Essential Reads

The Vices of Conspiracy Thinking

By Katherine Hawley Ph.D. on November 14, 2017 in Trust
Trying to argue with conspiracy theorists can be distressing. Instead, philosophers suggest we should talk about intellectual character, virtue, and vice.

How to Make Life Better: 12 Things to Do Today

Forget those articles in Cosmopolitan asking, "What Do Men Want in Bed?" The answer is simple: They want sex and a sandwich. Maybe pizza.

5 Tips for Critical Thinking

5 critical thinking "rules" that are useful in everyday settings and among those most frequently broken.

Should We Prepare Ourselves for Straying?

By Aaron Ben-Zeév Ph.D. on October 31, 2017 in In the Name of Love
In order to reduce the pain of a potential romantic rejection, some people cultivate back-up romantic options. How beneficial is this preemptive strike strategy?

More Posts on Philosophy

What Is Philosophy, Anyway?

By Jennifer Baker Ph.D. on November 20, 2017 in For the Love of Wisdom
"A feeling of being especially alive in the hurly-burly of challenge and debate."

Emotional Actions Are Not Exceptions

By Bence Nanay Ph.D. on November 20, 2017 in Psychology Tomorrow
Actions can be more or less emotional, but they are never completely non-emotional.

What is Love?

Most view love as the most important aspect in life. Why, then, do we spend most of our lives focusing on something else?

Use Scientific Methods to Detect Fake News

Both fake news and science became salient issues during last year’s presidential election. Understanding the principles of scientific methods can help detect false information.

6 Things That Make Me Truly Grateful This Thanksgiving

My fears and anxieties have taught me that even if they can't be entirely overcome, they can be faced and sometimes outwitted. For that knowledge, I am grateful.
Adam Kontor/Pexels

One Question That May Determine Whether Your Love Will Last

The one question that may determine whether your love will last

Do Animals Have Emotions? A Debate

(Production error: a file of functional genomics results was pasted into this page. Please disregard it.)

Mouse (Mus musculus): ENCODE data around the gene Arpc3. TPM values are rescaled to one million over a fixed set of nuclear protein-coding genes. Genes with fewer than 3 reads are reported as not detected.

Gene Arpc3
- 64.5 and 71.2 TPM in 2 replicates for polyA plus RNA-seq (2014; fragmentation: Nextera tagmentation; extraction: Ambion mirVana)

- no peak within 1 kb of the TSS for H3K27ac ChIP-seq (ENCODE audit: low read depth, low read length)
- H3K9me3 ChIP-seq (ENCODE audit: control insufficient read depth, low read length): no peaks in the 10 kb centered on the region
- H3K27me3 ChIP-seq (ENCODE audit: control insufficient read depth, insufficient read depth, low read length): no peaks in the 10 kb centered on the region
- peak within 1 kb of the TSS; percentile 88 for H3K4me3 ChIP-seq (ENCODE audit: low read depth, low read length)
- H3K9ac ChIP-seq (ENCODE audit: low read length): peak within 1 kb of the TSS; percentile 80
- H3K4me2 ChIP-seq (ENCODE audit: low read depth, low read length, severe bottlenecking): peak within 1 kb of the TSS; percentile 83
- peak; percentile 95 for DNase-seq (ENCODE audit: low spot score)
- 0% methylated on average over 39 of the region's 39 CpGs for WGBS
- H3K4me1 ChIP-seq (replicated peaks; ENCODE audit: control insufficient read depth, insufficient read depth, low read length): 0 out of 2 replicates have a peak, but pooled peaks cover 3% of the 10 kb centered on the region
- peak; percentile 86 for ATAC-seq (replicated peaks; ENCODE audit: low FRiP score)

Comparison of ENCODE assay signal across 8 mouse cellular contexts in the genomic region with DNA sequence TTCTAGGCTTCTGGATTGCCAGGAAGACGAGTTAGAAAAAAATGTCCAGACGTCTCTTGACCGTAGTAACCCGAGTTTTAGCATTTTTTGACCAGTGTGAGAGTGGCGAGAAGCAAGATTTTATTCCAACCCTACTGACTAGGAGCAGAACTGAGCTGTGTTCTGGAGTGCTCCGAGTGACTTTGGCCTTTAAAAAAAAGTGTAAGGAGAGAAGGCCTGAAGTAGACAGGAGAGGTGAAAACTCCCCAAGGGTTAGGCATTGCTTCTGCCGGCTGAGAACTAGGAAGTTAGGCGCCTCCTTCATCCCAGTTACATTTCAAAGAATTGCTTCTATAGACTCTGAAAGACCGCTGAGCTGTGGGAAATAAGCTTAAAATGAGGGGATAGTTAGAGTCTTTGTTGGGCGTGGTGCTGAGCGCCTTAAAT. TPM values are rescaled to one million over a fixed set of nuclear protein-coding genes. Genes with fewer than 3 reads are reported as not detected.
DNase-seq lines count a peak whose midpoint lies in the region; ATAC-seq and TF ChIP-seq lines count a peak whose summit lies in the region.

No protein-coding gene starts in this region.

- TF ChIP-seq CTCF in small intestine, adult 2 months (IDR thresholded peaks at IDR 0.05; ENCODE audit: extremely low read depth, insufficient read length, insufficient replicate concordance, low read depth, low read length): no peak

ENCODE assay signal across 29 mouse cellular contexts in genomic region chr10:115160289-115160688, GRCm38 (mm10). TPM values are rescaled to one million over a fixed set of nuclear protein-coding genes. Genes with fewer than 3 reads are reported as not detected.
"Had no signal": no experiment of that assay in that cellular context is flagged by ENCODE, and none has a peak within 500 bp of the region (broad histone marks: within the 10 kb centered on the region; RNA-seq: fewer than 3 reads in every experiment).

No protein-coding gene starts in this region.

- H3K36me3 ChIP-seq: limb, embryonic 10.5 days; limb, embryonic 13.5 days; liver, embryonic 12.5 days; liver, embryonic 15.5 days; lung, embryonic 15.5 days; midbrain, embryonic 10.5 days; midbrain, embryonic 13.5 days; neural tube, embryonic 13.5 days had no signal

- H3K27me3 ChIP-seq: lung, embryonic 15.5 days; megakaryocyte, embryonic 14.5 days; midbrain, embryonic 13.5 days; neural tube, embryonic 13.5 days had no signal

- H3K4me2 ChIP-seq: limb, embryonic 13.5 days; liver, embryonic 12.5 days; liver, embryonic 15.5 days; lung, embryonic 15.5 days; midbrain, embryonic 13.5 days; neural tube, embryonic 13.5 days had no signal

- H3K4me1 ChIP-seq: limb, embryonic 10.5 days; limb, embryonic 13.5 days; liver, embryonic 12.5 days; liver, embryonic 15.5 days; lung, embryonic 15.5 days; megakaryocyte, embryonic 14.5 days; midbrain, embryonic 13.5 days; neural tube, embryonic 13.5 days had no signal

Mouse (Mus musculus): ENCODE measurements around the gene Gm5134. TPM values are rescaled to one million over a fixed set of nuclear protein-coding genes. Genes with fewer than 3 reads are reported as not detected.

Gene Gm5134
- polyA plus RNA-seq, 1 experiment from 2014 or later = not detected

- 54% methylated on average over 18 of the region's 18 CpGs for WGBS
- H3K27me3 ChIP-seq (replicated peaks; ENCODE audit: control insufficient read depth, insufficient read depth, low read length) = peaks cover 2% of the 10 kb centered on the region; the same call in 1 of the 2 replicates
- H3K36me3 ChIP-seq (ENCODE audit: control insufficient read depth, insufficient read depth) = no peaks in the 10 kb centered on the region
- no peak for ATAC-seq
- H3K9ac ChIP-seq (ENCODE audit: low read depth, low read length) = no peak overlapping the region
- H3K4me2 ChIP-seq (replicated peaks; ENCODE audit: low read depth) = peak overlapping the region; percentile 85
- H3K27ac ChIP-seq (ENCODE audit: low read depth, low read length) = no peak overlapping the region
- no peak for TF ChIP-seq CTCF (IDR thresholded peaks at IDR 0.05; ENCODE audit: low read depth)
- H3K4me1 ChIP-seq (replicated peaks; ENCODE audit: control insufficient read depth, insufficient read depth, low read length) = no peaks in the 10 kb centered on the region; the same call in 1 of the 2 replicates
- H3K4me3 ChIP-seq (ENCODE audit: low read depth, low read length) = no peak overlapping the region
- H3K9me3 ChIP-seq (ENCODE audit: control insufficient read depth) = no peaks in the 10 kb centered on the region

By Paul Thagard Ph.D. on November 14, 2017 in Hot Thought
The legitimacy of the argument that non-human animals have emotions is debated by an advocate and a skeptic.

Everything is Training

By E. Paul Zehr Ph.D. on November 13, 2017 in Black Belt Brain
Science and martial arts require vigilance to avoid confusing methodologies for research and training from the principles we seek to understand.

The Myth of the Self-Made Individual

We should be wary of those who claim to be self-made, who tout themselves as the emblems of accomplishment. These prominent people simply disregard the support they’ve had.

The Hypocrisy of Antipsychiatry

By on November 09, 2017 in Mental Illness as Metaphor
Coercive psychiatry and antipsychiatry are two sides of the same coin.

Mad to Be Normal: A Review of the New R.D. Laing Biopic

By on November 06, 2017 in Mental Illness as Metaphor
A new film depicts the life and times of the revolutionary—and controversial—psychiatrist who shunned neuroleptic drugs in favor of a psychological understanding of schizophrenia.
Banksy / CC BY-SA 2.0 / Wikimedia Commons

I Spy With My Little Eye

Who is watching you and why?

The Joy of Solitude

By Neel Burton M.D. on November 05, 2017 in Hide and Seek
Loneliness as a subjective state of mind.

Mindful Aging

By The Book Brigade on November 02, 2017 in The Author Speaks